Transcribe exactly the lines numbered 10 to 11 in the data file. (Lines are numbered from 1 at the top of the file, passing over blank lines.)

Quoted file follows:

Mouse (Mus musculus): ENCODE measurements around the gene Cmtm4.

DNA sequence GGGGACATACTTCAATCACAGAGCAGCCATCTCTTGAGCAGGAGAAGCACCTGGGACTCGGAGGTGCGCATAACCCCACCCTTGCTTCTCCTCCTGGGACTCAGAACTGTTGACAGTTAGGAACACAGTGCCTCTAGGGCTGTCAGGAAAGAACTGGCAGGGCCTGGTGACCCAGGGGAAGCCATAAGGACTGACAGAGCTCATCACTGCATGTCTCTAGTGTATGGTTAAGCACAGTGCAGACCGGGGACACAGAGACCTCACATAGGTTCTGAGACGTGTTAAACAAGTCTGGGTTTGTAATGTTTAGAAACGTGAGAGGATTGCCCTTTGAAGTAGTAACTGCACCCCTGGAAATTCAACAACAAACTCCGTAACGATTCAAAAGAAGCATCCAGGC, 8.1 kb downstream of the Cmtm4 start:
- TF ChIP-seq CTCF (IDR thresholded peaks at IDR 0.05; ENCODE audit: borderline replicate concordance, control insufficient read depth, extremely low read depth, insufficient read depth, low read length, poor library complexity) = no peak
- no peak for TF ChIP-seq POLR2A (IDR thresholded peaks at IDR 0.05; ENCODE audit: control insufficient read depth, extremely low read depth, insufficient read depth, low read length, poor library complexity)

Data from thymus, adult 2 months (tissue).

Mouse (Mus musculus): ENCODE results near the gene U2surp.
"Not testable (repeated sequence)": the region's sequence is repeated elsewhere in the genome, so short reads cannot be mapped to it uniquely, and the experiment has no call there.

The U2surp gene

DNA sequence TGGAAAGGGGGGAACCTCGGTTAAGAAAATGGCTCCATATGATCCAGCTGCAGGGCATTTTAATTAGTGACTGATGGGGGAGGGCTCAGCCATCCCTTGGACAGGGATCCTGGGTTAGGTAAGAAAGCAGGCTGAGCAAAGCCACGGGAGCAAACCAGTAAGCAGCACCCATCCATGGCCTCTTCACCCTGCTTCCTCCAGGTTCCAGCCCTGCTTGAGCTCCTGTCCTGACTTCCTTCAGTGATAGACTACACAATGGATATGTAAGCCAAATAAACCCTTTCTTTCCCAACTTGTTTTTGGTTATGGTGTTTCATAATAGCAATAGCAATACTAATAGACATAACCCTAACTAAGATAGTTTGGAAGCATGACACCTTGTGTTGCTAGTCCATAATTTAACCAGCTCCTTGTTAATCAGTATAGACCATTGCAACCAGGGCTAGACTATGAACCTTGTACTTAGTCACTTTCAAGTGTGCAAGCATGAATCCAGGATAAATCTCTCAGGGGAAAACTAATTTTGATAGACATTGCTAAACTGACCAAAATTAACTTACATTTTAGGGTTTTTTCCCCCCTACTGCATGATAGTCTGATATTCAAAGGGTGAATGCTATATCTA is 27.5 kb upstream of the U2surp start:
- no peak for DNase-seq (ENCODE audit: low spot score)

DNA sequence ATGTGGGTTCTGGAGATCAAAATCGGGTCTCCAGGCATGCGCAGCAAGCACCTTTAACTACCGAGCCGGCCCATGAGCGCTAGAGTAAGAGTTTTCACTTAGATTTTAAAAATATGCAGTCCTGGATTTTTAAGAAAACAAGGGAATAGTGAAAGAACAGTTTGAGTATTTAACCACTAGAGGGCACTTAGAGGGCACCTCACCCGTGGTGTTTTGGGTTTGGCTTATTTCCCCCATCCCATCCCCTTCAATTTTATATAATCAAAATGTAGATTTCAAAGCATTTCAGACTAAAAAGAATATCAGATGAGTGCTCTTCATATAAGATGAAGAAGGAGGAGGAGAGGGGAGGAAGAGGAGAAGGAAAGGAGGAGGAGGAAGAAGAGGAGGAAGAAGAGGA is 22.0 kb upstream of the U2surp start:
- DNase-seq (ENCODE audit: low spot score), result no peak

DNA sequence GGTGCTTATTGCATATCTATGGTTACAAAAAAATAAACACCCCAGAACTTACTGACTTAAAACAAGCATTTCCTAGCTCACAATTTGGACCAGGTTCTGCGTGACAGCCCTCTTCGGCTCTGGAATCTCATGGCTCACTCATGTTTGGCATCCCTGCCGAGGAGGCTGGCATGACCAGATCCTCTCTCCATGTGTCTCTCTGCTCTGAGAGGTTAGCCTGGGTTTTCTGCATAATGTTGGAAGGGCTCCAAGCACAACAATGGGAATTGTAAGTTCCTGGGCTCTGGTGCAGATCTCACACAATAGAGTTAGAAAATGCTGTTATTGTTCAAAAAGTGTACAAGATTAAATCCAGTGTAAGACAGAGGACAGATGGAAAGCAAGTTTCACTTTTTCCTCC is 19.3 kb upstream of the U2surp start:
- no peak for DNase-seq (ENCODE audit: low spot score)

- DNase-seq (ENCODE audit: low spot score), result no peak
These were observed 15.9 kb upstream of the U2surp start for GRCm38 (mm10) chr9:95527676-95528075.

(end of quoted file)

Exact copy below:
- no peak for DNase-seq (ENCODE audit: low spot score)

DNA sequence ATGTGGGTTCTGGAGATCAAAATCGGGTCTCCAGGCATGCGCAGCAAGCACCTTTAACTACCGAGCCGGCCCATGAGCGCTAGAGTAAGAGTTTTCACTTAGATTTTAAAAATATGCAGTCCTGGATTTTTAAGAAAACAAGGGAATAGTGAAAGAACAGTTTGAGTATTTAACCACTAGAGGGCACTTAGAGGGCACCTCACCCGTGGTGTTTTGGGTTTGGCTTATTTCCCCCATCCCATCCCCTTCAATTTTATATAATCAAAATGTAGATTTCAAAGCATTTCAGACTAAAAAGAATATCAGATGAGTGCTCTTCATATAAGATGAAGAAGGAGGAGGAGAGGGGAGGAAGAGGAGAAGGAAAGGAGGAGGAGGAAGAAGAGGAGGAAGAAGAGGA is 22.0 kb upstream of the U2surp start: